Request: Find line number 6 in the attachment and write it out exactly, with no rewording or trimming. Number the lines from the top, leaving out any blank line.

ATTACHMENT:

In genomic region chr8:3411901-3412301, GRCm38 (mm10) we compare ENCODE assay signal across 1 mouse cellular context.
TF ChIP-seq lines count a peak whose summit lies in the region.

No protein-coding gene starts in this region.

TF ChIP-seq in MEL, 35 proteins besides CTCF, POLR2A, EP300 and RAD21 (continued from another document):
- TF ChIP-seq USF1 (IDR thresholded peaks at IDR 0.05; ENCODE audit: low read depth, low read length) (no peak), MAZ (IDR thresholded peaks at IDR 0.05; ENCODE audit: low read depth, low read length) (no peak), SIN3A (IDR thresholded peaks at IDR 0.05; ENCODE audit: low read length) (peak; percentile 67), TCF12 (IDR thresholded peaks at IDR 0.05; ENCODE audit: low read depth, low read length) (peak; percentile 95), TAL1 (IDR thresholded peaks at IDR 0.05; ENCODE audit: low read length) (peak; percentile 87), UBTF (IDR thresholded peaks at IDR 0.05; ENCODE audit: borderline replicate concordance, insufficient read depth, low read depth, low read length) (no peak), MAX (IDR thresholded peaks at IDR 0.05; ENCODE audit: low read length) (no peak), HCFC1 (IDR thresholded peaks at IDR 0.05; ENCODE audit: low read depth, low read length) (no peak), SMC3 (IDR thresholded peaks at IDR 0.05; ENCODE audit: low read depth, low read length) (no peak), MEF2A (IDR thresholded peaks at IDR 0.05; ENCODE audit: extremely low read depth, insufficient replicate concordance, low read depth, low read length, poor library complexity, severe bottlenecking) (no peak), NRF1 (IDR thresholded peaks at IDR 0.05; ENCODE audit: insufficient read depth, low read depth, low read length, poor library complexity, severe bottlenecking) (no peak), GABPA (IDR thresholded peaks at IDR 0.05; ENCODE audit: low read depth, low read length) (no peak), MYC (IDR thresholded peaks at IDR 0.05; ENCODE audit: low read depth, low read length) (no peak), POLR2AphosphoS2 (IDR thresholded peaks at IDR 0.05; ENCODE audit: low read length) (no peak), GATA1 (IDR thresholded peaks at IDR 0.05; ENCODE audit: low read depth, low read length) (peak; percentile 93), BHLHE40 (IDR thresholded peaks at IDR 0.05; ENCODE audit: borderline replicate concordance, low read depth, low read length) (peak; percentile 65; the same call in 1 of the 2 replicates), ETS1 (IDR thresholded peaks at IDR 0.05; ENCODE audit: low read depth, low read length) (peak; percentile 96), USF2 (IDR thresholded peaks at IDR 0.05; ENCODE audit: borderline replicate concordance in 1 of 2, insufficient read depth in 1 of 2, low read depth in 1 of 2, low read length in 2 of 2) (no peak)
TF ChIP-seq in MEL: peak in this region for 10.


TF ChIP-seq in MEL: peak in this region for 10.